There is no serious supervision of online stores like Temu: “unfair competition”

From gadgets to football boots, make-up to children’s toys: whatever product you’re looking for online, there’s a good chance that Chinese online store Temu will appear at the top of the search results. The app is very popular, but despite growing criticism of the company’s sales methods and lack of data, online stores from outside Europe are subject to much lighter supervision than their European competitors. This is clear from the tour News hour.

Temu’s appeal lies in its absolute bargain prices. Under the slogan Shop like a billionaire With the help of one-time offers and games of (supposedly) free products, the online store manages to attract adults and children en masse. As in many European countries, Temu is currently the most downloaded app in the Netherlands.

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In addition to this popularity, concerns are also growing: last month, seventeen European consumer rights groups, including the Dutch Consumers Association, filed a complaint against Timo. According to the organizations, the online store does not comply with European law. Timo will use the so-called Dark patternsProhibited technologies that affect consumers. App users also share a lot of data, including additional phone usage. The Young Consumers Association warns: “Free is never free. You are being used as an advertising prop.”

Timo says in the terms that only consumers aged 18 and above are allowed to order the products. But the company does not do age checks and does not warn that the platform is not suitable for children.

At Gravendreef College in The Hague, first-year students are taught about the dangers of timo:

“I will order more, because it is cheap.”

Nicole Stofberg teaches platform economics at The Hague University of Applied Sciences, and came into contact with Timo through her 9-year-old daughter. “My daughter loves crafts and saw a video where she needed a nanoribbon. She found a website where the price of the nanoribbon was discounted from €17 to €1.98. When she downloaded the app, she was able to spin the wheel of fortune and get another 80 percent discount “

It didn’t stop there, says Stofberg: “The producer said that a hundred kids were watching it too and that there were only twenty producers left. She said, ‘Mom, I have to get this app now.’ And I thought: There’s a catch.”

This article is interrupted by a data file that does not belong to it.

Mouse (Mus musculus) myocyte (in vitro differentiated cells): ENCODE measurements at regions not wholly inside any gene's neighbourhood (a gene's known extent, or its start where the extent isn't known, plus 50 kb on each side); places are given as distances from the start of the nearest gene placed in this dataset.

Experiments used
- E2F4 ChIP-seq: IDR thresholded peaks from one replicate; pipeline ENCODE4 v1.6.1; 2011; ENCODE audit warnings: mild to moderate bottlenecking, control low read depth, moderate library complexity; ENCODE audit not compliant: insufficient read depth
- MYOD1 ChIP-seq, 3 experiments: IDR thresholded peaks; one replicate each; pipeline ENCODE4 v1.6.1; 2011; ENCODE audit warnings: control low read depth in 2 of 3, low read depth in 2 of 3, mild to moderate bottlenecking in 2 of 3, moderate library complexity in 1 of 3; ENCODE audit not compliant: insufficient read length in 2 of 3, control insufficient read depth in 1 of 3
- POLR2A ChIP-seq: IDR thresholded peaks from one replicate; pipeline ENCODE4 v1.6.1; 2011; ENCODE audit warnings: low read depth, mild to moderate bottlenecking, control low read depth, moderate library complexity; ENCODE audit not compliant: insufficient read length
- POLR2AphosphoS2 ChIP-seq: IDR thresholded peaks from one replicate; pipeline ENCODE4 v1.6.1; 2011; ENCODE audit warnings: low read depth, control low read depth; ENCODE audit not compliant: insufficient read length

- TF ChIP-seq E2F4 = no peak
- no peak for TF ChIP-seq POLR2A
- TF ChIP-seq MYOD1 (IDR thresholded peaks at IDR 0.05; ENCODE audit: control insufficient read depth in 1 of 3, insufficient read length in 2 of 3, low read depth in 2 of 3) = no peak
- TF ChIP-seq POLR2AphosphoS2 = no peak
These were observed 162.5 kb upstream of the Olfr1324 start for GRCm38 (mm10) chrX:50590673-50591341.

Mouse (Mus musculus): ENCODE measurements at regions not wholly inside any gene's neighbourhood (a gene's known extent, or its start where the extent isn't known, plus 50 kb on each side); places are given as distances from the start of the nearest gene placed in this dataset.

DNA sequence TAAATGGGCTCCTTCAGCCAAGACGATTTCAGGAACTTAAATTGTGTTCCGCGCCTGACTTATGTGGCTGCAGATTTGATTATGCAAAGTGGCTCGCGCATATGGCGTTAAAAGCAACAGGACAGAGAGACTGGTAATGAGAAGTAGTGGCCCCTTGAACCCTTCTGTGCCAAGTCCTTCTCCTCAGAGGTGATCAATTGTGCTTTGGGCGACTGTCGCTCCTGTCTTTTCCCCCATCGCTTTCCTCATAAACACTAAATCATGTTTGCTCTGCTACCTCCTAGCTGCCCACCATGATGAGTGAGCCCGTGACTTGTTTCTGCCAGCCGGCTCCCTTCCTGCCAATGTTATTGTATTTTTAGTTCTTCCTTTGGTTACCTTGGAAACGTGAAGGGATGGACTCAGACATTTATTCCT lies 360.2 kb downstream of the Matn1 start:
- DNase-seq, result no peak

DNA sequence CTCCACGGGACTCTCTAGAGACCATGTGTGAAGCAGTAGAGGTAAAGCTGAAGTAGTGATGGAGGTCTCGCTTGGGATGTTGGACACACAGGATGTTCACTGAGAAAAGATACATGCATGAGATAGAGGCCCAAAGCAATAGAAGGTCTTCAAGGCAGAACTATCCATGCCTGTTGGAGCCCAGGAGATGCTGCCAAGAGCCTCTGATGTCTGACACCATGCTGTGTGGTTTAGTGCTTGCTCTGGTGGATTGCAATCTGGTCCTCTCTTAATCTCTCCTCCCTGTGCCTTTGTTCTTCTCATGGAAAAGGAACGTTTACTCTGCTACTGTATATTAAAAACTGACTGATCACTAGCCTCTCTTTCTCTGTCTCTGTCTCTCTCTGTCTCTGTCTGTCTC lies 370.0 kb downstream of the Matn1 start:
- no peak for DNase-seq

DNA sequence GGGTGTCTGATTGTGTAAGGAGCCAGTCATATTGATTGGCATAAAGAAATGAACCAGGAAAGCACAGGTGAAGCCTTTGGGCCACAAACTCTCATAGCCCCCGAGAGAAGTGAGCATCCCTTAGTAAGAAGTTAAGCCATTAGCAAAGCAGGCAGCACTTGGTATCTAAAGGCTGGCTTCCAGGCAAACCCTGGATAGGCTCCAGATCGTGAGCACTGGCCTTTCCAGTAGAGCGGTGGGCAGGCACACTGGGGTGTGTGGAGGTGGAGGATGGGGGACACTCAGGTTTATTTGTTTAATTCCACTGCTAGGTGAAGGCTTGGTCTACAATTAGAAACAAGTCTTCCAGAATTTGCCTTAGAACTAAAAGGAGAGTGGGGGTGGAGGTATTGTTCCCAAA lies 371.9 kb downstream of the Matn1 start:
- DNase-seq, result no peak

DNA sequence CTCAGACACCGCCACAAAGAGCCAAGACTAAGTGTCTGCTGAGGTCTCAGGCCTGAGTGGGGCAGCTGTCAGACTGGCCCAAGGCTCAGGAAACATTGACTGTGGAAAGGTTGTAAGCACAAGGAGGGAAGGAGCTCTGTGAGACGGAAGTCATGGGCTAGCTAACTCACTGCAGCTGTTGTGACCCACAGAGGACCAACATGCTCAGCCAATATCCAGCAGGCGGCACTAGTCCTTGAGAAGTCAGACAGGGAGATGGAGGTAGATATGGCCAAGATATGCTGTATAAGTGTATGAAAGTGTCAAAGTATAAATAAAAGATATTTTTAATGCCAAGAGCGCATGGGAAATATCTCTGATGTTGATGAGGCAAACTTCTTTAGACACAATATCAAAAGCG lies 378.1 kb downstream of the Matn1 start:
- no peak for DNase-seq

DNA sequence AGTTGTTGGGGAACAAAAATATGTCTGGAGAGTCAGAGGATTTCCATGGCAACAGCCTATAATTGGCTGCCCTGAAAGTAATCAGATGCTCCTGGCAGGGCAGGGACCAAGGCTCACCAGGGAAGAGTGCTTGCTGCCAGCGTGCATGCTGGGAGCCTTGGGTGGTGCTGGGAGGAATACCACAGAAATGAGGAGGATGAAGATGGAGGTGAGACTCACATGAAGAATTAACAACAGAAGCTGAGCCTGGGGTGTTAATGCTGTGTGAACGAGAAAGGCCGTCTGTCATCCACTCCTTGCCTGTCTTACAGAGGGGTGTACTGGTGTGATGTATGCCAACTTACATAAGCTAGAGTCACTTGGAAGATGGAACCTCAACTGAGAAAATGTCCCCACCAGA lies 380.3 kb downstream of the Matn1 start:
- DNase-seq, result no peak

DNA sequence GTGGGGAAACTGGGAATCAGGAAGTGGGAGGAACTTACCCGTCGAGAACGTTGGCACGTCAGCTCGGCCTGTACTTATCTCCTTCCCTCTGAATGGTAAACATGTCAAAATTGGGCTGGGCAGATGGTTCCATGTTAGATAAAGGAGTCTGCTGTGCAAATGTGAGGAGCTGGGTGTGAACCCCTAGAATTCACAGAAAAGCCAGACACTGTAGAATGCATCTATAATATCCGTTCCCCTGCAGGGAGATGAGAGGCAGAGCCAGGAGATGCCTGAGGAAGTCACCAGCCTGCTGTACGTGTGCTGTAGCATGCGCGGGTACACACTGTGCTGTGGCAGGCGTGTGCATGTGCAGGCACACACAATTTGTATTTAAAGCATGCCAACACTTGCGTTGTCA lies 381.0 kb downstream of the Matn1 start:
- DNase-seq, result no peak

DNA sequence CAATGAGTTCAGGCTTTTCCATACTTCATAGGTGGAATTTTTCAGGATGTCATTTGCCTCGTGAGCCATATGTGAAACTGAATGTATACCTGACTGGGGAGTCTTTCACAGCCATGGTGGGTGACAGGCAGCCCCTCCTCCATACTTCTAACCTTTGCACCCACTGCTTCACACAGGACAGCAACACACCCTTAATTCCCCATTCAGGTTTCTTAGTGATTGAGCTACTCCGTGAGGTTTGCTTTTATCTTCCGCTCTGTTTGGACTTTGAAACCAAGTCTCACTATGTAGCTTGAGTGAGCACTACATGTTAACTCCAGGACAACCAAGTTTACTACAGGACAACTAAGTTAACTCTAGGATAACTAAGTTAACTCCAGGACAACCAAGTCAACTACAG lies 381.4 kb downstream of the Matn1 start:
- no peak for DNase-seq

That obstacle turned out to be a python, Stofberg explains. “They use aggressive and unfair practices that get kids addicted. By creating urgency where there is none. By offering rewards, by saying, ‘Thousands of kids have seen this.’ Children are vulnerable to that. As far as I’m concerned, Temu is the vaping sector.” E-Commerce.

Dissuasive fines

Then there is the unsafety of the products. The European trade association for toy manufacturers, Toy Industries of Europe (TIE), has supplied nineteen Temu toys to an independent agency To test. It seems that no one is complying with European rules. “A rattle that can get stuck in a baby’s throat, another rattle that has sharp bells can become loose,” summarizes TIE Director Lars Vogt.

Inadequate product safety oversight in non-European online stores has been a thorn in the side of consumer organizations for many years. “These are really very dangerous products,” says a Consumers Association spokesperson. “It should be checked randomly or systematically. Then there should be deterrent fines.”

But there is no doubt of systematic control, according to inquiries from News hour With various supervisors, the Dutch Food and Consumer Product Safety Authority (NVWA) said: “It is not practically possible to take action against online stores from outside the EU.” “The complicated thing is that the platforms are not responsible for the products that the online stores offer on them.” Therefore, the NVWA can only ask platforms to remove dangerous products.

In addition, companies that produce their goods outside the EU, but sell them within the EU, are subject to fewer rules regarding product safety, sustainability and working conditions. TIE argues that this creates unfair competition, but also creates greater safety risks.

Front row seats for a dime

The European Commission recently took a step: Temu and other non-European web stores will fall within scope Digital Services Lawwhich includes the use of Dark patterns Forbidden. That is why the Consumers Association focuses its complaints on this matter. If Timo is found guilty, the fine could reach 6% of his annual turnover.

The committee also presented a proposal to reform customs rules. Dutch customs Make Today it announced that the number of new products introduced annually has quadrupled over the past five years, primarily due to e-commerce. They believe that the proposals are “insufficient to address the problems surrounding e-commerce.”

But the Consumers Association also believes that consumers should take responsibility themselves. “To be more aware of the chaos that happens on these types of platforms. That we don’t want to sit in the front row on a dime, but we choose quality.”

Timo says the company takes product safety seriously. Most unsafe products will be intercepted before they go on sale. The company also says it will fully comply with stricter European regulations.

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